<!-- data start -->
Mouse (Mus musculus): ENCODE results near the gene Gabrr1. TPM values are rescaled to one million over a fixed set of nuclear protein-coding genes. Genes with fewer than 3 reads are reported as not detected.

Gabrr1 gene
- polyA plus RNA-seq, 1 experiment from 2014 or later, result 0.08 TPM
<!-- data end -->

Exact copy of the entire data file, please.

Mouse (Mus musculus): ENCODE results near the gene Gabrr1. TPM values are rescaled to one million over a fixed set of nuclear protein-coding genes. Genes with fewer than 3 reads are reported as not detected.

Gabrr1 gene
- polyA plus RNA-seq, 1 experiment from 2014 or later, result 0.08 TPM